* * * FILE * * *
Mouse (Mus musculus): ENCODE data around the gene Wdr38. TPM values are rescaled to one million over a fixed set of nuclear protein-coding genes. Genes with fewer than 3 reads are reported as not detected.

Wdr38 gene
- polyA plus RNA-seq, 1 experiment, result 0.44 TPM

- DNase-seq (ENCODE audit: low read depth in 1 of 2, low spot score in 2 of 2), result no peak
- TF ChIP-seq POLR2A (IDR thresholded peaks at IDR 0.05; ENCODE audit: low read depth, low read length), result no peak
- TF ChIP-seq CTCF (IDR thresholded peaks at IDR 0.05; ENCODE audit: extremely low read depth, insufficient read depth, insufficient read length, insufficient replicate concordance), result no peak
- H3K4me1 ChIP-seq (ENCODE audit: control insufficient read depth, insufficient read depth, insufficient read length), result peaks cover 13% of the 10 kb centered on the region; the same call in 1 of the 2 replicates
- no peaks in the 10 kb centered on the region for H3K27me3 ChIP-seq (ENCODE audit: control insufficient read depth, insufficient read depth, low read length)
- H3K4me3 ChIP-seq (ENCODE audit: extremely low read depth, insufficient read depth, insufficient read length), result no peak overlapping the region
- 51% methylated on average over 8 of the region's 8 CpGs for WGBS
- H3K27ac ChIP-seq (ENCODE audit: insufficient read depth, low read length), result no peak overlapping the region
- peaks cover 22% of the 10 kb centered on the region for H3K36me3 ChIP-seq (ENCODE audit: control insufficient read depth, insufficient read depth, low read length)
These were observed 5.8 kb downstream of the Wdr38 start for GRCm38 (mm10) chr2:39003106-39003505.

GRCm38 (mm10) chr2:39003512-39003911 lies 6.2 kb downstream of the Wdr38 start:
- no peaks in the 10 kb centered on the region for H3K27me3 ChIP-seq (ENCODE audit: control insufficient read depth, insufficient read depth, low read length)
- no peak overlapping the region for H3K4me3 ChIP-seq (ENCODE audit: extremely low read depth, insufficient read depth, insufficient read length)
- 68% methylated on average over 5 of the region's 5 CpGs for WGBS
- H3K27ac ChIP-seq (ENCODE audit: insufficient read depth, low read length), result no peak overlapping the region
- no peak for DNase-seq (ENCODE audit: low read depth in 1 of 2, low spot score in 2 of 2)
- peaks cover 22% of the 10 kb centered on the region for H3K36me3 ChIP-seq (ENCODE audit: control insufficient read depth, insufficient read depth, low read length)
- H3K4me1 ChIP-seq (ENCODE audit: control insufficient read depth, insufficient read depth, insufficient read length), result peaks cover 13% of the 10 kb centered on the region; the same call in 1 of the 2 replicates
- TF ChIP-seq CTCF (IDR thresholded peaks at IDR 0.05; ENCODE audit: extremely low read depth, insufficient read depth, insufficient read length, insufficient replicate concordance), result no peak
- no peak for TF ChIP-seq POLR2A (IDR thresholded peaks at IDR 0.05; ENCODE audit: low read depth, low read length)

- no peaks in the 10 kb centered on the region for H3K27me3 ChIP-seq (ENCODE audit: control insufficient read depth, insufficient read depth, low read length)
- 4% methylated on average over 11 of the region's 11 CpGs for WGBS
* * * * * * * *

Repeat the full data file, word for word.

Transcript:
Mouse (Mus musculus): ENCODE data around the gene Wdr38. TPM values are rescaled to one million over a fixed set of nuclear protein-coding genes. Genes with fewer than 3 reads are reported as not detected.

Wdr38 gene
- polyA plus RNA-seq, 1 experiment, result 0.44 TPM

- DNase-seq (ENCODE audit: low read depth in 1 of 2, low spot score in 2 of 2), result no peak
- TF ChIP-seq POLR2A (IDR thresholded peaks at IDR 0.05; ENCODE audit: low read depth, low read length), result no peak
- TF ChIP-seq CTCF (IDR thresholded peaks at IDR 0.05; ENCODE audit: extremely low read depth, insufficient read depth, insufficient read length, insufficient replicate concordance), result no peak
- H3K4me1 ChIP-seq (ENCODE audit: control insufficient read depth, insufficient read depth, insufficient read length), result peaks cover 13% of the 10 kb centered on the region; the same call in 1 of the 2 replicates
- no peaks in the 10 kb centered on the region for H3K27me3 ChIP-seq (ENCODE audit: control insufficient read depth, insufficient read depth, low read length)
- H3K4me3 ChIP-seq (ENCODE audit: extremely low read depth, insufficient read depth, insufficient read length), result no peak overlapping the region
- 51% methylated on average over 8 of the region's 8 CpGs for WGBS
- H3K27ac ChIP-seq (ENCODE audit: insufficient read depth, low read length), result no peak overlapping the region
- peaks cover 22% of the 10 kb centered on the region for H3K36me3 ChIP-seq (ENCODE audit: control insufficient read depth, insufficient read depth, low read length)
These were observed 5.8 kb downstream of the Wdr38 start for GRCm38 (mm10) chr2:39003106-39003505.

GRCm38 (mm10) chr2:39003512-39003911 lies 6.2 kb downstream of the Wdr38 start:
- no peaks in the 10 kb centered on the region for H3K27me3 ChIP-seq (ENCODE audit: control insufficient read depth, insufficient read depth, low read length)
- no peak overlapping the region for H3K4me3 ChIP-seq (ENCODE audit: extremely low read depth, insufficient read depth, insufficient read length)
- 68% methylated on average over 5 of the region's 5 CpGs for WGBS
- H3K27ac ChIP-seq (ENCODE audit: insufficient read depth, low read length), result no peak overlapping the region
- no peak for DNase-seq (ENCODE audit: low read depth in 1 of 2, low spot score in 2 of 2)
- peaks cover 22% of the 10 kb centered on the region for H3K36me3 ChIP-seq (ENCODE audit: control insufficient read depth, insufficient read depth, low read length)
- H3K4me1 ChIP-seq (ENCODE audit: control insufficient read depth, insufficient read depth, insufficient read length), result peaks cover 13% of the 10 kb centered on the region; the same call in 1 of the 2 replicates
- TF ChIP-seq CTCF (IDR thresholded peaks at IDR 0.05; ENCODE audit: extremely low read depth, insufficient read depth, insufficient read length, insufficient replicate concordance), result no peak
- no peak for TF ChIP-seq POLR2A (IDR thresholded peaks at IDR 0.05; ENCODE audit: low read depth, low read length)

- no peaks in the 10 kb centered on the region for H3K27me3 ChIP-seq (ENCODE audit: control insufficient read depth, insufficient read depth, low read length)
- 4% methylated on average over 11 of the region's 11 CpGs for WGBS